Tougher penalties and a central role for the Australian Securities and Investments Commission (ASIC) are key parts of a policy to crack down on union corruption to be announced by Opposition Leader Bill Shorten on Monday.
The measures would also target “dodgy auditors” who are complicit in malpractice, give protection to whistleblowers, and impose funding disclosure provisions for union elections.
But there would be protections for volunteers, with only paid officials subject to penalties similar to those under corporate law.
The plan to “strengthen accountability and transparency of unions” comes as Labor faces the coming report of the trade union royal commission and will be under pressure at next year’s election over its union links.
On Sunday the Construction, Foresty, Mining and Energy Union’s (CFMEU) Victorian secretary John Setka and his deputy Shaun Reardon were arrested and charged with blackmailing concrete supplier company Boral during the union’s dispute with construction firm Grocon. The two men will appear in court in Melbourne on Tuesday. The charges stem from the commission’s inquiry.
Labor has opposed the governance legislation the Coalition has put to the parliament, saying it goes too far, especially in relation to volunteers.
Under the ALP policy a Labor government would make ASIC, with its coercive powers, the regulator of the most serious contraventions of the Fair Work (Registered Organisations) Act.
The general manager of the Fair Work Commission would continue its role as regulator, with its current powers to conduct investigations and inquiries, and resolve minor compliance issues. It would be able to share information with ASIC. An extra $4.5 million over four years would be provided to boost its monitoring of the 109 registered employer and employee organisations.
In toughening penalties Labor would focus on behaviour “which is intended to deceive union members or the regulator”.
Penalties would be increased from $10,800 to $18,000 for those engaging in false and misleading conduct, or failing to provide required information to members.
A Shorten government would also double the maximum penalties for all criminal offences under the act.
“Labor will also tackle the most egregious conduct by increasing fines from $10,800 to $216,000 for paid officials who act in a way that ‘materially prejudices’ the interests of the union or its members,” the policy says.
“These penalties will apply to breaches of the duties owed to the union and its members including the duty to act in good faith and to act with care and diligence. They will also apply to breaches of disclosure requirements like failure to disclose a material personal interest.”
A court would also be able to disqualify an official for these serious contraventions.
Labor says these are akin to penalties for publicly listed companies under the Corporations Act. But it would not impose the same regime on volunteers.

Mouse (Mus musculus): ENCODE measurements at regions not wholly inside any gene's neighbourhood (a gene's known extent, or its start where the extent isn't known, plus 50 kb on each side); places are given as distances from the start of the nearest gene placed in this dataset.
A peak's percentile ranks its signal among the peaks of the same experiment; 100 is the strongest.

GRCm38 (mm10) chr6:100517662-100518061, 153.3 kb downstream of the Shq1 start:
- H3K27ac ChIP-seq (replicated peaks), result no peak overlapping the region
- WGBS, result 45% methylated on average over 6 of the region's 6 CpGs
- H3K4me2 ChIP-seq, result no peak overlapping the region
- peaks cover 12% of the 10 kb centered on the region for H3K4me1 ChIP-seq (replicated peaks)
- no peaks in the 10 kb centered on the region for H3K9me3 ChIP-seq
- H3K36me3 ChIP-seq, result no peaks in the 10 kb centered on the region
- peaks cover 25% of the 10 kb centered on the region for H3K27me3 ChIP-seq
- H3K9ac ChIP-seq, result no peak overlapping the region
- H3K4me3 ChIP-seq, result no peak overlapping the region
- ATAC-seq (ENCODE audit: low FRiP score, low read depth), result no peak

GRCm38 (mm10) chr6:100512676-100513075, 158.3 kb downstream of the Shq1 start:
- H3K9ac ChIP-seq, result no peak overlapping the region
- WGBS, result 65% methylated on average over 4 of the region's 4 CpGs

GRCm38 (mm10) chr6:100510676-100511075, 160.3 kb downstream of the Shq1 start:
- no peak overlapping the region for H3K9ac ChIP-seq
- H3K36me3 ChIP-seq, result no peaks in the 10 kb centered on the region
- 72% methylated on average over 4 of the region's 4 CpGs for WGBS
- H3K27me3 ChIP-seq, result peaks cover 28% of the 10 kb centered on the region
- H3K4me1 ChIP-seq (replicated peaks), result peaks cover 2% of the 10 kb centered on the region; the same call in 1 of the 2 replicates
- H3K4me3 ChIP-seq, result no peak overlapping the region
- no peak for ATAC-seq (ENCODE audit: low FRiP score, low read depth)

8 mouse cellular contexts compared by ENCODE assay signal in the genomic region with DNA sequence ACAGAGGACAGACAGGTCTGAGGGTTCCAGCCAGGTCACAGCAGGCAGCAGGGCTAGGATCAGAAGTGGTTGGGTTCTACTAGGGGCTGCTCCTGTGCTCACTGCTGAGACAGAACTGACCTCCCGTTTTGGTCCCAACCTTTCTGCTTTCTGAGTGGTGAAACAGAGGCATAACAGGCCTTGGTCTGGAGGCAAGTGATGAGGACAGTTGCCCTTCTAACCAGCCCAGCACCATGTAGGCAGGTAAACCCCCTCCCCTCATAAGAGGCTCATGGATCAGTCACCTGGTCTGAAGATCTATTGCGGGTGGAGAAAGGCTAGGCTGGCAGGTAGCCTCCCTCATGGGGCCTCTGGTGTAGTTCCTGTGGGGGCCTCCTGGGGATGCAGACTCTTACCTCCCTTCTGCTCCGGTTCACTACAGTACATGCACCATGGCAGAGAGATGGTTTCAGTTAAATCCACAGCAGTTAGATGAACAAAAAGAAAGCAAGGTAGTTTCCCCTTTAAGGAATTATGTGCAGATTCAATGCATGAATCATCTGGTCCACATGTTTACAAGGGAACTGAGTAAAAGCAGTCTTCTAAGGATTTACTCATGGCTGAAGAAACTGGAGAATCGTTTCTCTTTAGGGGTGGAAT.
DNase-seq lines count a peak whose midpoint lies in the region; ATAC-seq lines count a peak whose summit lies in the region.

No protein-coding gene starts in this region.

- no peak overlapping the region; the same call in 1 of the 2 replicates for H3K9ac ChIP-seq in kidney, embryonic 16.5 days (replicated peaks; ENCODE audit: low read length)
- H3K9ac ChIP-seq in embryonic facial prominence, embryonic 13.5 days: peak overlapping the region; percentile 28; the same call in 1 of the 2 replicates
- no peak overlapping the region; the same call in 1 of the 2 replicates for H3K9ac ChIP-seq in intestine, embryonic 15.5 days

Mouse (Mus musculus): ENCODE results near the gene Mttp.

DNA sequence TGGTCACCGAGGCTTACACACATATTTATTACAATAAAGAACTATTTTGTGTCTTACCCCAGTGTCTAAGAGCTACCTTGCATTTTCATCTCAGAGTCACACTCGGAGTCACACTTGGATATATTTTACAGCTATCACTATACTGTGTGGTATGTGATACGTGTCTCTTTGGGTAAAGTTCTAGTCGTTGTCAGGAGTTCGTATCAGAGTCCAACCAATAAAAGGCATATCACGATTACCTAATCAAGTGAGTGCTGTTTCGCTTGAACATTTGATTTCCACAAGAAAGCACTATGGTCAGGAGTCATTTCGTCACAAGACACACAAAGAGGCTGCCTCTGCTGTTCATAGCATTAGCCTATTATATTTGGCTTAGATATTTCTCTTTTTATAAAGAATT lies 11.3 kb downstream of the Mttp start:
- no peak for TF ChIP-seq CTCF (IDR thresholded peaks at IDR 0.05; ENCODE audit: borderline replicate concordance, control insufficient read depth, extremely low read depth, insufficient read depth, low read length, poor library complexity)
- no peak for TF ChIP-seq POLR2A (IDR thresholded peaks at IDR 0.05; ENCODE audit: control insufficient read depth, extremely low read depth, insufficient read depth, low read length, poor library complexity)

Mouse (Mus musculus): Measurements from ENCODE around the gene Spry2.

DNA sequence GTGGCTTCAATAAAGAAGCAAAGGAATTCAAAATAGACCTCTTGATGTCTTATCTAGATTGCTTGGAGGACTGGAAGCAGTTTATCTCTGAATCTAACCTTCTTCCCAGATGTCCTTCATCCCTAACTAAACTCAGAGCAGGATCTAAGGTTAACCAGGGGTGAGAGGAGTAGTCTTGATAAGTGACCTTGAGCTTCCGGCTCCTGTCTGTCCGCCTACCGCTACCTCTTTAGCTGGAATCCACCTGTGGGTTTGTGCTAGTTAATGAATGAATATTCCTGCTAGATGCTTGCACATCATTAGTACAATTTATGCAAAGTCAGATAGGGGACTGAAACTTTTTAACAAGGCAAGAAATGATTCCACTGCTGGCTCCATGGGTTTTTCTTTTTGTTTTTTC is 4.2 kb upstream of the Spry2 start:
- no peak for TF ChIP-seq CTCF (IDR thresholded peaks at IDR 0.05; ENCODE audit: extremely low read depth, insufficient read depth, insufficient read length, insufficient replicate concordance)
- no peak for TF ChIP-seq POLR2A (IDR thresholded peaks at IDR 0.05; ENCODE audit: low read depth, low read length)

Unlike the directors of publicly listed companies, “officials of employer and employee organisations are primarily rank and file volunteers. Labor does not want to discourage people from volunteering in their communities, so only officials in paid positions who are responsible for decisions about the financial management of registered organisations will be subject to these aggravated penalties”.
Officials improperly taking part in a decision of the union from which they would personally benefit would be subject to a new civil penalty, with fines of up to $216,000 for serious breaches and $18,000 for more minor ones.
The policy says “it has become apparent that criminal conduct has occurred in some unions because auditors have been part of the scam or complicit by their silence”. Registered organisations would have to rotate their auditors every five years.
Whistleblower protections would be extended to the private and not-for-profit sectors.
Whistleblowers in registered organisations would be protected from any adverse action if they disclosed to any third party, including the media, provided they first raised the matter with one of the Fair Work regulators and the union itself.
Labor would also extend current electoral funding laws to donations and expenditure to all elections managed by the Australian Electoral Commission, including union elections. The ALP’s general policy is to reduce the disclosure threshold from the present $13,000 to $1000.
In a statement Shorten, workplace spokesman Brendan O'Connor and Shadow Attorney-General Mark Dreyfus say the proposed changes would “help ensure criminal conduct is detected at the earliest opportunity and dealt with by the full force of the law”.
“Labor’s proposed governance changes are measured yet tough and will support unions in their transition to a modern movement, which continues to advocate for nation-changing reforms.”